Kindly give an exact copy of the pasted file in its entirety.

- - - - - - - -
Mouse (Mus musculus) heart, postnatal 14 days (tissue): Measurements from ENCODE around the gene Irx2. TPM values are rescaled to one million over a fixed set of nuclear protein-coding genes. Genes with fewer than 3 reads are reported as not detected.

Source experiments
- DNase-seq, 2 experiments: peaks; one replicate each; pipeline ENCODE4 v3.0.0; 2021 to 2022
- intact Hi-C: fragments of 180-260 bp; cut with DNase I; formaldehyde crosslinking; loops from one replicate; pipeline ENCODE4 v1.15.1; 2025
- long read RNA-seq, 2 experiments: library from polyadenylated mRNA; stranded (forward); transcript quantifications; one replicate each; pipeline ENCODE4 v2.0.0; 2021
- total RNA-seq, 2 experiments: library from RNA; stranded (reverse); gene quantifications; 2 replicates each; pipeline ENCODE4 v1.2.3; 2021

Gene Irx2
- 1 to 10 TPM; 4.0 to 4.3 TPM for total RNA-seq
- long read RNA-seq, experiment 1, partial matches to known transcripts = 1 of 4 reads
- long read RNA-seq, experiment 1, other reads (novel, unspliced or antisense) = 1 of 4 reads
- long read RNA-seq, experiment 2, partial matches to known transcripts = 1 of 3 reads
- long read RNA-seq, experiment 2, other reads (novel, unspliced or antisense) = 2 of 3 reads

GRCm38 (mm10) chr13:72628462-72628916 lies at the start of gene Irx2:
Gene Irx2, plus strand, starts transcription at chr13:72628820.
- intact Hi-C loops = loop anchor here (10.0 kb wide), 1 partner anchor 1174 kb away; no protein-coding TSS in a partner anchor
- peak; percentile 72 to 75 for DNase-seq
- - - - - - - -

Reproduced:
Mouse (Mus musculus) heart, postnatal 14 days (tissue): Measurements from ENCODE around the gene Irx2. TPM values are rescaled to one million over a fixed set of nuclear protein-coding genes. Genes with fewer than 3 reads are reported as not detected.

Source experiments
- DNase-seq, 2 experiments: peaks; one replicate each; pipeline ENCODE4 v3.0.0; 2021 to 2022
- intact Hi-C: fragments of 180-260 bp; cut with DNase I; formaldehyde crosslinking; loops from one replicate; pipeline ENCODE4 v1.15.1; 2025
- long read RNA-seq, 2 experiments: library from polyadenylated mRNA; stranded (forward); transcript quantifications; one replicate each; pipeline ENCODE4 v2.0.0; 2021
- total RNA-seq, 2 experiments: library from RNA; stranded (reverse); gene quantifications; 2 replicates each; pipeline ENCODE4 v1.2.3; 2021

Gene Irx2
- 1 to 10 TPM; 4.0 to 4.3 TPM for total RNA-seq
- long read RNA-seq, experiment 1, partial matches to known transcripts = 1 of 4 reads
- long read RNA-seq, experiment 1, other reads (novel, unspliced or antisense) = 1 of 4 reads
- long read RNA-seq, experiment 2, partial matches to known transcripts = 1 of 3 reads
- long read RNA-seq, experiment 2, other reads (novel, unspliced or antisense) = 2 of 3 reads

GRCm38 (mm10) chr13:72628462-72628916 lies at the start of gene Irx2:
Gene Irx2, plus strand, starts transcription at chr13:72628820.
- intact Hi-C loops = loop anchor here (10.0 kb wide), 1 partner anchor 1174 kb away; no protein-coding TSS in a partner anchor
- peak; percentile 72 to 75 for DNase-seq